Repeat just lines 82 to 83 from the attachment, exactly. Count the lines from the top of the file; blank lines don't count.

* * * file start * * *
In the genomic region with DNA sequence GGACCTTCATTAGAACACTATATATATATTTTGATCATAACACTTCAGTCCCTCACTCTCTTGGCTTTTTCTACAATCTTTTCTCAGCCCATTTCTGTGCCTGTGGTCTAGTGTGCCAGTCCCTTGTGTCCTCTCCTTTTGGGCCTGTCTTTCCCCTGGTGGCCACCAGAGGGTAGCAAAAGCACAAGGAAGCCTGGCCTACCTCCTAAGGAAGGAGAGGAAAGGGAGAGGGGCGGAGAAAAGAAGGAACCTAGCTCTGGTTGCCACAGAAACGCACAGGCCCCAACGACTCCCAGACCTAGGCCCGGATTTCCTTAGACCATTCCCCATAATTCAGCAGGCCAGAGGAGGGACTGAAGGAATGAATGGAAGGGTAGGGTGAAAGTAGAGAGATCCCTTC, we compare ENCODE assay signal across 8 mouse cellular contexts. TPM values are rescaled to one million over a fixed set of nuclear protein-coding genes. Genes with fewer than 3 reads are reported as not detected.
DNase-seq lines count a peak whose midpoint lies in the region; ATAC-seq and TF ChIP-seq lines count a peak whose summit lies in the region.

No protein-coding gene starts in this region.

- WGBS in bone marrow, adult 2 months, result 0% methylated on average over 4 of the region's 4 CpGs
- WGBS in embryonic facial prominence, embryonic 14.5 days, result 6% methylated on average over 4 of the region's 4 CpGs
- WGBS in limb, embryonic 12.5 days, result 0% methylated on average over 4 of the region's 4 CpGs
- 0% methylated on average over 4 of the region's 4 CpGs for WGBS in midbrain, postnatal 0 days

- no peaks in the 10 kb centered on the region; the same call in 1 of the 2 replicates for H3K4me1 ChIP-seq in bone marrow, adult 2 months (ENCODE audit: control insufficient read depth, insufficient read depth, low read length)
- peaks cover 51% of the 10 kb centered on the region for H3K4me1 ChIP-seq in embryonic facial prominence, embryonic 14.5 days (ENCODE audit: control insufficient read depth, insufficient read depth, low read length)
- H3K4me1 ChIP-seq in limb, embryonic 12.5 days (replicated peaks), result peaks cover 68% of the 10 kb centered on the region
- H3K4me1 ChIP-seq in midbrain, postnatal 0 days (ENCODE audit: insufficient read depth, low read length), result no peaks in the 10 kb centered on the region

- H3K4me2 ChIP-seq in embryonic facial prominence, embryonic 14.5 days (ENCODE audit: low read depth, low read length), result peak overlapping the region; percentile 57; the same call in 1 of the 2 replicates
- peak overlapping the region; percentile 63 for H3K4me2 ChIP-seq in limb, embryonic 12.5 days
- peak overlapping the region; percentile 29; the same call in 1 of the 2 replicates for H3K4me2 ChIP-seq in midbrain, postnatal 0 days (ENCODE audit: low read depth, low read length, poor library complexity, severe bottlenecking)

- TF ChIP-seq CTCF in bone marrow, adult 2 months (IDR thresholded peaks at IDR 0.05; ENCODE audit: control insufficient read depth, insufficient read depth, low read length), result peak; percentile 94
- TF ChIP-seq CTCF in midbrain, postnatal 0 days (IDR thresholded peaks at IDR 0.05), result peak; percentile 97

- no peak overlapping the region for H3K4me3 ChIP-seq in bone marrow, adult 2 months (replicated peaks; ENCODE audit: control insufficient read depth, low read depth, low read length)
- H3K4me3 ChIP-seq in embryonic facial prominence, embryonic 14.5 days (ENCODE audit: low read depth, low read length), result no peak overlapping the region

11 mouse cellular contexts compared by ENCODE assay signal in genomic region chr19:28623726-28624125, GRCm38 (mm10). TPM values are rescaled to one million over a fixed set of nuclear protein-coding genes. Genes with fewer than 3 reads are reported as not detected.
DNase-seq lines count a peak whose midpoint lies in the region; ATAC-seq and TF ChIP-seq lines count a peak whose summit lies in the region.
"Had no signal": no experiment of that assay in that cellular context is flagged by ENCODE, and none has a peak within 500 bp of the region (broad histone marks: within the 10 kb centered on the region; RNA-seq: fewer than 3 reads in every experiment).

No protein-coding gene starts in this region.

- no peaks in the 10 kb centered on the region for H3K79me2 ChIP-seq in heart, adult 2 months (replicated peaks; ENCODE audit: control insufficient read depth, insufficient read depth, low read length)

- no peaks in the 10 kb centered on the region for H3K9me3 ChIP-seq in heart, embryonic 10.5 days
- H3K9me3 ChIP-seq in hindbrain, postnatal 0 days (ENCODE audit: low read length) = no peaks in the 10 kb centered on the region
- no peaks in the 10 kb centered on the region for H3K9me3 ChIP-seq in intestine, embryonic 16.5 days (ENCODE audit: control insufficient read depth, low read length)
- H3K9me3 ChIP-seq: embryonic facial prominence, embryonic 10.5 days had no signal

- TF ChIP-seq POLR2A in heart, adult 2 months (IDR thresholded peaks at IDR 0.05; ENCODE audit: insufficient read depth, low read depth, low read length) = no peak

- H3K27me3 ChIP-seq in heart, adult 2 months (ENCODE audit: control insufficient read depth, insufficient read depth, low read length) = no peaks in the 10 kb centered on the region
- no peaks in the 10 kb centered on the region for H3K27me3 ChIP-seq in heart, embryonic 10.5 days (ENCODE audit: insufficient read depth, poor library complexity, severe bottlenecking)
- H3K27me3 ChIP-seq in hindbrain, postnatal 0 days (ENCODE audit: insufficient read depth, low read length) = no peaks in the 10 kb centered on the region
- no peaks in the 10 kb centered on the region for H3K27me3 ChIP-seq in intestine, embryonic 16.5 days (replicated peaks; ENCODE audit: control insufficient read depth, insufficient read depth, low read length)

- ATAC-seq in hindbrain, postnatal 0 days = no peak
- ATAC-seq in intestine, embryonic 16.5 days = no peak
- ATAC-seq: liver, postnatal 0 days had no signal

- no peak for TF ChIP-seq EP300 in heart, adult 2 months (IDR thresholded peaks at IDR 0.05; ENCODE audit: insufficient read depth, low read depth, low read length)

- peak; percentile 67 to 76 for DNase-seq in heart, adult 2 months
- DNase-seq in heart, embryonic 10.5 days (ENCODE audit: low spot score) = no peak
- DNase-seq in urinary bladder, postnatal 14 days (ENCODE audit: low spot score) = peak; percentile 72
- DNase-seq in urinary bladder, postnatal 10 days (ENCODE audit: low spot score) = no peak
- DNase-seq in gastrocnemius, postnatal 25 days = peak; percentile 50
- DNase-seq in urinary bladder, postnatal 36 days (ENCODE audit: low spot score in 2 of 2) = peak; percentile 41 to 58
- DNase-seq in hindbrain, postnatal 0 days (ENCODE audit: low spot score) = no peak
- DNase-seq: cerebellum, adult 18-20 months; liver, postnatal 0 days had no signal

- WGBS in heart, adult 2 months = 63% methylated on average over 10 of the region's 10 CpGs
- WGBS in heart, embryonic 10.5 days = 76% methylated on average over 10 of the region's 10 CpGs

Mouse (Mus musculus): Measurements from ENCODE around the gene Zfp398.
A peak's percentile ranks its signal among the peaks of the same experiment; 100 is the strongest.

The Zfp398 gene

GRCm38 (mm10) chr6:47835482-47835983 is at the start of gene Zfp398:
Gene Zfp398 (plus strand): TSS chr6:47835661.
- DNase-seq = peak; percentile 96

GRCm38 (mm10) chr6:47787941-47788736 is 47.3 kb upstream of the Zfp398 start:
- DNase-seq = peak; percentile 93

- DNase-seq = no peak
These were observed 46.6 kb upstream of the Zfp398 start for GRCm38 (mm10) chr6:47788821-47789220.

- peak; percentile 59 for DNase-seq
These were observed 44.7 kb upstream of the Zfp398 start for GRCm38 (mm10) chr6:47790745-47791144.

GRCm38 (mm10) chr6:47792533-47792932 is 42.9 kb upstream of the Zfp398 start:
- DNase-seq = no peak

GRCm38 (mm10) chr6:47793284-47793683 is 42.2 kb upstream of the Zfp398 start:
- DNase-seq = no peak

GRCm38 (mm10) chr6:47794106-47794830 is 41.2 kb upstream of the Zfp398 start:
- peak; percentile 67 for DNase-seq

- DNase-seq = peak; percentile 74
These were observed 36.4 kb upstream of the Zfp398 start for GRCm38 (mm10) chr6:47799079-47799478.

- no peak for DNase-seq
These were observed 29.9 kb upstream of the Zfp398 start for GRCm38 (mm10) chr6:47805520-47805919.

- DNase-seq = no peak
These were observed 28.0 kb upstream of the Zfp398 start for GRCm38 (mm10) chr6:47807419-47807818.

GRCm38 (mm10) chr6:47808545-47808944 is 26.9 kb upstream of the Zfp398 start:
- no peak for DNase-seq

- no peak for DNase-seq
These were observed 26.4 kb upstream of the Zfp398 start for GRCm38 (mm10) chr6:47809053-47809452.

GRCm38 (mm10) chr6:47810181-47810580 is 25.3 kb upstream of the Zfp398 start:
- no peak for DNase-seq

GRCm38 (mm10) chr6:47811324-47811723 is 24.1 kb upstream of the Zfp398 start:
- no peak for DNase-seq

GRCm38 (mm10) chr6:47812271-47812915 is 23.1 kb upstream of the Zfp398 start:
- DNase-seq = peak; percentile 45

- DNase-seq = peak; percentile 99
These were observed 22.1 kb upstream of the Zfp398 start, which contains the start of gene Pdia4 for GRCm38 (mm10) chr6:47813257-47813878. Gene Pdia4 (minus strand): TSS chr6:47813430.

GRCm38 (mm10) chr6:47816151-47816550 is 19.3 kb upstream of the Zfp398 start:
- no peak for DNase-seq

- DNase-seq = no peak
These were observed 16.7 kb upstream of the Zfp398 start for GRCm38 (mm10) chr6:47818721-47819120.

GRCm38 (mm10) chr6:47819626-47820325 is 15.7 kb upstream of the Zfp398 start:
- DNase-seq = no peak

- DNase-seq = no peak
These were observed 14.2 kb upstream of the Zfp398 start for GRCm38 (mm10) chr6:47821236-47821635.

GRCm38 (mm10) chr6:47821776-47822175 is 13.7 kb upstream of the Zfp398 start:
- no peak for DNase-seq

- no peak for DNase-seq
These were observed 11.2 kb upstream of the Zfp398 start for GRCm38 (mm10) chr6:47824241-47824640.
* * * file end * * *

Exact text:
These were observed 22.1 kb upstream of the Zfp398 start, which contains the start of gene Pdia4 for GRCm38 (mm10) chr6:47813257-47813878. Gene Pdia4 (minus strand): TSS chr6:47813430.

GRCm38 (mm10) chr6:47816151-47816550 is 19.3 kb upstream of the Zfp398 start: